At first blush this might seem like Google's taking advantage of its own rules. But read section 4 of the Developer Distribution Agreement (opens in new tab) and it's pretty clear. Google's prompting updates from Google Play — not from some other place — so it's Kosher, per Google's own rules.

But the short version is that installing apps direction from search results isn't a bad thing. It's not "bypassing" Google Play. You're still downloading the apps from Google Play, you'll still get any future updates from Google Play. You're just doing it from a different starting point is all — in fact, it looks darn close to what you do for an in-app purchase — but you're also missing out on a few up-front details in the process.

  • I will never recommend to anyone to install apps like this. It's just begging to accidentally install something you didn't mean to install.
  • I'm not quite sure how you'd "accidentally" tap buttons here any more than you would anywhere else.
  • I'm guessing it's that bit you stated about nefarious people trying to mimic this screen for people that have install from other sources checked. If I'm in the google store I know it came from there.
    Then again, if I check install from other sources it's on me to make sure this app is coming from the right place. Maybe add something on the permissions page (since it's controlled by android itself and bad people can't change it) that says where the install came from. In all, I like the ability to streamline this process.
  • Well there is a more details button that I assume takes you to the playstore/source. That is one way to check, that I for one will always use. I would love to see this as an account option to not allow this Posted via the Android Central App
  • Since JB, if you try and install something from outside the Play Store, it will prompt you that you have "Unknown Sources" disabled.  Allow the install, and you have the default "This time only" checkbox. Google has made this painless enough that there is absolutely *ZERO* reason that anyone should be making themselves vulnerable to malicious apps by leaving "Unknown Sources" permanently turned on. (Active developer device not withstanding.  Even then, if it's your daily driver, too....)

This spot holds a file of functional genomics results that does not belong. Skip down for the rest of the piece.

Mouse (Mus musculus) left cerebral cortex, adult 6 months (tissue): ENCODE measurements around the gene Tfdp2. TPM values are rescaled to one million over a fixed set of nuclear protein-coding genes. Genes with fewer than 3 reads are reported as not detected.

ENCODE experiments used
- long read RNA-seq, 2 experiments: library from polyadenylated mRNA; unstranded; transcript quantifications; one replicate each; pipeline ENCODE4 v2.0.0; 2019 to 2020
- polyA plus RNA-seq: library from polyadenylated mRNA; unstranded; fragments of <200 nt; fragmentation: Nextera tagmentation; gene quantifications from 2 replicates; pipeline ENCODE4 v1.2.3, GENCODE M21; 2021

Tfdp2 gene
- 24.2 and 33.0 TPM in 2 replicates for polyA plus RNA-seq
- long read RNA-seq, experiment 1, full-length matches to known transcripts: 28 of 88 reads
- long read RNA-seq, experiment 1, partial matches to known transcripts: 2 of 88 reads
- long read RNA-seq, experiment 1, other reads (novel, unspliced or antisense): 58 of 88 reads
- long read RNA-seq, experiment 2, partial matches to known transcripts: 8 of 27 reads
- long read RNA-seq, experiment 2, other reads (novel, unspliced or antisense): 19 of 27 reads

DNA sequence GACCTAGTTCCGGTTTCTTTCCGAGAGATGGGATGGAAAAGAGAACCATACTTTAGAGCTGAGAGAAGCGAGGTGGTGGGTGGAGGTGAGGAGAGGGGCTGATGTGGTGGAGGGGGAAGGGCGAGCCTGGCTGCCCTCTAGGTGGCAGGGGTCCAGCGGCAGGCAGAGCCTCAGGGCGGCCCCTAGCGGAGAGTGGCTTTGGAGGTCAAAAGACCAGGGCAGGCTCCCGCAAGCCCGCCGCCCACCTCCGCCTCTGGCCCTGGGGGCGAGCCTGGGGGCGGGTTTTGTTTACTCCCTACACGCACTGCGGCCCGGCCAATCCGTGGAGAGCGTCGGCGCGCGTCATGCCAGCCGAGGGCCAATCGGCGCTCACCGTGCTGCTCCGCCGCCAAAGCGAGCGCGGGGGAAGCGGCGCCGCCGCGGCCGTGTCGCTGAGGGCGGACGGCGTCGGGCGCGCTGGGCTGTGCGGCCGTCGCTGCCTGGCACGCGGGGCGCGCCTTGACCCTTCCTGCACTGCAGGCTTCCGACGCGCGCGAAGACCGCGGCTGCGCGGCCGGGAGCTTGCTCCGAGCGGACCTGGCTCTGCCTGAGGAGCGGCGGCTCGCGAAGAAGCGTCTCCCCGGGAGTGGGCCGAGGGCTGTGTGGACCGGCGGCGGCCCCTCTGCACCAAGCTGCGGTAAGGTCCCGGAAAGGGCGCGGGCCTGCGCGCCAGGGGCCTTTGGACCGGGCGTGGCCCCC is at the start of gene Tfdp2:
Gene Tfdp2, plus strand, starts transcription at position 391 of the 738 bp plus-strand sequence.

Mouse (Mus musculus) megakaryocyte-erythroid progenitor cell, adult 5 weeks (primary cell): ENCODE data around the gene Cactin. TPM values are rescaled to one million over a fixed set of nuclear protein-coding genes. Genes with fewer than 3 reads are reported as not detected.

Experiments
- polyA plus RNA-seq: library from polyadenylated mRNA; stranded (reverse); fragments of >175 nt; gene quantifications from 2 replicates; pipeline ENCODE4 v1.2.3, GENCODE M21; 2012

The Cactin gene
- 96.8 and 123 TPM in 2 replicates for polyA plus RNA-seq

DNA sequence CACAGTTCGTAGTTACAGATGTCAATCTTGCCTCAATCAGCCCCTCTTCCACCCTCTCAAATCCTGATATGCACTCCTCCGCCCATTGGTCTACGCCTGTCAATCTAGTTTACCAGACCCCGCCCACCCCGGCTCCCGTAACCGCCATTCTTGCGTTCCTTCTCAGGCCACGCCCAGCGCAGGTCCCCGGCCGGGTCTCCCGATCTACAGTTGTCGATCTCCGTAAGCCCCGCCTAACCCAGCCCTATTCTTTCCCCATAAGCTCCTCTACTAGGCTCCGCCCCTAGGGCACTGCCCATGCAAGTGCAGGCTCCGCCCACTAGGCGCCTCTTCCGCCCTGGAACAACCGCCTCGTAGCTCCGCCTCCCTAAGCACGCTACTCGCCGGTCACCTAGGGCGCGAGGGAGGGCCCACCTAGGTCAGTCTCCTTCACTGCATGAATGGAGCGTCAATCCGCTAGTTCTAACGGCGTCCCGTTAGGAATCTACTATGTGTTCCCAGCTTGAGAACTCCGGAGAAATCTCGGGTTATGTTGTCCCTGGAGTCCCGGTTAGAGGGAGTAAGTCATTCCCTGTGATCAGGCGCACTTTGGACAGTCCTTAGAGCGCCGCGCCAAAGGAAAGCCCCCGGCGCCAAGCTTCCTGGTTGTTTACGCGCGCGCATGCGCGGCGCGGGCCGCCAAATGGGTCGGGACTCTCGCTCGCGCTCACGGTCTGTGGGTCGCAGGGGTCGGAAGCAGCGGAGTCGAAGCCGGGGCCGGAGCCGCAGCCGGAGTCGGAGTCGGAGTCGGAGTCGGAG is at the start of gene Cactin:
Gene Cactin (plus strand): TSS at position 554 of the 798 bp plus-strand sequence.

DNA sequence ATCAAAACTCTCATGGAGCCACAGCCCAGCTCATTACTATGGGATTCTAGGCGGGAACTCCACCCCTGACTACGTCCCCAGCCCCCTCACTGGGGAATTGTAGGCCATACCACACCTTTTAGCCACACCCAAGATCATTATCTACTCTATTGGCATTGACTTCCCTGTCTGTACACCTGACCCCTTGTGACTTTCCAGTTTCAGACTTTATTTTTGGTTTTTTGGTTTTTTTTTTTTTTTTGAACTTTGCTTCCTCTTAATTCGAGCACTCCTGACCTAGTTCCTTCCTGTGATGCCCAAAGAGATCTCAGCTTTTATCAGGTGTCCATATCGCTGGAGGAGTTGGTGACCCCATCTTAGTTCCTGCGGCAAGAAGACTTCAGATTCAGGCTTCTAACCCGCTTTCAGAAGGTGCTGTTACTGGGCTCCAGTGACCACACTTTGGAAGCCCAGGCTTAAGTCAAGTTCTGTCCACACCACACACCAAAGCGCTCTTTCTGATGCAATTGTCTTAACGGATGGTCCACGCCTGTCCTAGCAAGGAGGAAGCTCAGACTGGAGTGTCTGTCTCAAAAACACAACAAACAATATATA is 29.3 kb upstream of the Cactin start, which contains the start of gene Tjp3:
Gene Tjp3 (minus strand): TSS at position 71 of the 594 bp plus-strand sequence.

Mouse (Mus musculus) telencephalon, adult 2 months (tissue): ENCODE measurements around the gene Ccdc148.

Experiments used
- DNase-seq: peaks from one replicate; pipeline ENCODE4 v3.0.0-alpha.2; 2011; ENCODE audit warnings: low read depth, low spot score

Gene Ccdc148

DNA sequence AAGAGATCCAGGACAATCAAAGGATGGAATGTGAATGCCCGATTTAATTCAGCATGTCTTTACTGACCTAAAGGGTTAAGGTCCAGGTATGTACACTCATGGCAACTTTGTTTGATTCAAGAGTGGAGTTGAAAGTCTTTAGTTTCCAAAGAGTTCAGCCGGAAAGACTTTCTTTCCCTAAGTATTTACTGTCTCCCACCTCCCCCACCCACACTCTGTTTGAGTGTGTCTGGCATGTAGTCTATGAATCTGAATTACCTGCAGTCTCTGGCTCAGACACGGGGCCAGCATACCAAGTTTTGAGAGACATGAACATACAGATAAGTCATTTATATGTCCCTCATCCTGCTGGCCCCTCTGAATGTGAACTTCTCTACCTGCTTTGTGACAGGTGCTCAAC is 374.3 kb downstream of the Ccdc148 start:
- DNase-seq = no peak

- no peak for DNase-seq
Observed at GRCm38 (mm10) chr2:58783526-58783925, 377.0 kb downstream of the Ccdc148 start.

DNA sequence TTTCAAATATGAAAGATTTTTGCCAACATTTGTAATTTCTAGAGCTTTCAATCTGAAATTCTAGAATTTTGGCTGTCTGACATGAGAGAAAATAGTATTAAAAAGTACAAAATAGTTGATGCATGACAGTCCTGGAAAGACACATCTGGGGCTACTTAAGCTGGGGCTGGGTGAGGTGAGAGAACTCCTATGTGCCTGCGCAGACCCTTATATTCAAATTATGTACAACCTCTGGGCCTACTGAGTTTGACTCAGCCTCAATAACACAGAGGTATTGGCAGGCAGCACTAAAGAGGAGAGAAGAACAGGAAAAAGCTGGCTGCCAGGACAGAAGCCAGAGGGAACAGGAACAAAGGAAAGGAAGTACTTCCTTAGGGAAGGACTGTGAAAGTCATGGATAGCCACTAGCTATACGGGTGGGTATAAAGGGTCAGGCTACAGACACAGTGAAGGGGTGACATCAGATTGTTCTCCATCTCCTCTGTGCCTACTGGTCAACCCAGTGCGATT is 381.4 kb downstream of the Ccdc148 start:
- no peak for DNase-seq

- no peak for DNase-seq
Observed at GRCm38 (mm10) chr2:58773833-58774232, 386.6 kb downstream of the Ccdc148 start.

• And Samsung goes one better and gives you a one-time option for that. So you can sideload without having to remember to flip the switch back to safe.
  • Wait... the one-time option is a Samsung thing?  I could've sworn that was standard Android...
  • He just likes to crap on Google. If he can get the first comment, that's bonus.
  • If he has to deal with the APIs daily I can understand... Posted via the Android Central App
  • Like I mentioned earlier I have a friend who tapped on his Nexus 6p and the thing exploded!!! Dam It Feels Good To Be A Google Gangster
  • Not on my watch.
  • Don't worry, I'm sure it'll be available on android wear soon! Posted via the Android Central App
  • I agree about the importance of user reviews. Since they started aggregating, has anyone seen any negative aggregated reviews? Even when I looked at apps where it was clear that the user reviews were negative, I only see positives ("2 people said, 'Best app ever!").
  • I've seen some but not many. And they don't seem to reflect when an update goes bad (looking at you Accuweather).
  • What are aggregated reviews? Posted via the Android Central App
  • They are on the main app page of Google Play. Highlights of the reviews before you click on read reviews. Posted via the Android Central App
  • It is nice seeing apps pop up when you do a Google search for something app related but I still prefer to download from the store. Something feels a bit off doing it from the browser. Posted via the Android Central App on the Moto G³
  • App reviews are crap anyways. Most of my app reviews get deleted by the developers, and false 5 stars get posted on a daily basis.
  • Developers can't delete reviews. Posted via the Android Central App
  • I love this site but Jesus Christ! It can be so Sanctimonious at times. Posted via the Android Central App
  • It's not about being sanctimonious it's about recognizing the possibility for people who don't really understand their phone to get fooled into installing repackaged apps that contain spyware. Posted via the Android Central App
  • For now I will only install from the Play Store. Please don't nail me to the Chrome cross. Dam It Feels Good To Be A Google Gangster
  • I think I would only do this if I already knew I wanted that app. Something like installing facebook on a new device or if I had previously researched it.